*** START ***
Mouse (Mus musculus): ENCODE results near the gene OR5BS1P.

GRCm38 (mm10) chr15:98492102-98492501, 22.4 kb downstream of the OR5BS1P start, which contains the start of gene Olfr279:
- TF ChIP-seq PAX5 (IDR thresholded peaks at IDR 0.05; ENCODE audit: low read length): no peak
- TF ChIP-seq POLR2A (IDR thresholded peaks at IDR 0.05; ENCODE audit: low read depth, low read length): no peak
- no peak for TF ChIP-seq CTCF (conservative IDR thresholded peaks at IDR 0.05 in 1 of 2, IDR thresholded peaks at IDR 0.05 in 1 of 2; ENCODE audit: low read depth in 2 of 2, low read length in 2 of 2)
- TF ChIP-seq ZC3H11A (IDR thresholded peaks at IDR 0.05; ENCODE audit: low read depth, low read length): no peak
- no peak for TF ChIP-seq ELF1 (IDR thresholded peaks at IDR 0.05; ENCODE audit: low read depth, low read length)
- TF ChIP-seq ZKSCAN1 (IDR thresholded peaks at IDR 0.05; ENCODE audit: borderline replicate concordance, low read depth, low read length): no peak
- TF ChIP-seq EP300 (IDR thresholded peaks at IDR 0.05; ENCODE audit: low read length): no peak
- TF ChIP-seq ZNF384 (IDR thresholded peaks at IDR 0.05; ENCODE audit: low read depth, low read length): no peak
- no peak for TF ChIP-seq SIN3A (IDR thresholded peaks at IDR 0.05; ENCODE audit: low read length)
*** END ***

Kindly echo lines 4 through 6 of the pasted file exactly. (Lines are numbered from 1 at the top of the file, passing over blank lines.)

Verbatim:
- TF ChIP-seq POLR2A (IDR thresholded peaks at IDR 0.05; ENCODE audit: low read depth, low read length): no peak
- no peak for TF ChIP-seq CTCF (conservative IDR thresholded peaks at IDR 0.05 in 1 of 2, IDR thresholded peaks at IDR 0.05 in 1 of 2; ENCODE audit: low read depth in 2 of 2, low read length in 2 of 2)
- TF ChIP-seq ZC3H11A (IDR thresholded peaks at IDR 0.05; ENCODE audit: low read depth, low read length): no peak